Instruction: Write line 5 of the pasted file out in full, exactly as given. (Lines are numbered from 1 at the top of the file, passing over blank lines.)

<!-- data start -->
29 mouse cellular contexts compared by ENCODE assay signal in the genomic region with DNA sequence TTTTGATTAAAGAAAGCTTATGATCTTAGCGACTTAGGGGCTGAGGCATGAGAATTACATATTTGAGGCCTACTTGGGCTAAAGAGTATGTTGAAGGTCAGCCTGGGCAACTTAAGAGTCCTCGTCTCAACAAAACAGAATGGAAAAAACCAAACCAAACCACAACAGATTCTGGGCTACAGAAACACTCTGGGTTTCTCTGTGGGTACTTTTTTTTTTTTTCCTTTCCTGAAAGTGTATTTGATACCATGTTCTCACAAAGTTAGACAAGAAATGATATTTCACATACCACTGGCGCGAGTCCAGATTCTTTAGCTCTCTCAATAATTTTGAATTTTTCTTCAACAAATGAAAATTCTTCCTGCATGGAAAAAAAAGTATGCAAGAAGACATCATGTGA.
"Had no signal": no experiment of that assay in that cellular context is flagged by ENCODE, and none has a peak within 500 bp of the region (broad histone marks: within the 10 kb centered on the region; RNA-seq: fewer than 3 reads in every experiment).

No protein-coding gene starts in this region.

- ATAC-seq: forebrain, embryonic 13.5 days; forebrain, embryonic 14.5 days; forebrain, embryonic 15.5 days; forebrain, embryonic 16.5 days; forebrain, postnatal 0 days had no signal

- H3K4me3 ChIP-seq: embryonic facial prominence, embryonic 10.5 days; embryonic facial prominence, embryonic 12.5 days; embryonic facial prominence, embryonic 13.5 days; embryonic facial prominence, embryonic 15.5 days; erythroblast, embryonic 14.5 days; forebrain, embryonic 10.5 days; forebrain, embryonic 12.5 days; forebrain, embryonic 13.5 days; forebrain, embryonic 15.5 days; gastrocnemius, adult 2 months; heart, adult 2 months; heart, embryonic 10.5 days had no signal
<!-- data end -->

- H3K4me3 ChIP-seq: embryonic facial prominence, embryonic 10.5 days; embryonic facial prominence, embryonic 12.5 days; embryonic facial prominence, embryonic 13.5 days; embryonic facial prominence, embryonic 15.5 days; erythroblast, embryonic 14.5 days; forebrain, embryonic 10.5 days; forebrain, embryonic 12.5 days; forebrain, embryonic 13.5 days; forebrain, embryonic 15.5 days; gastrocnemius, adult 2 months; heart, adult 2 months; heart, embryonic 10.5 days had no signal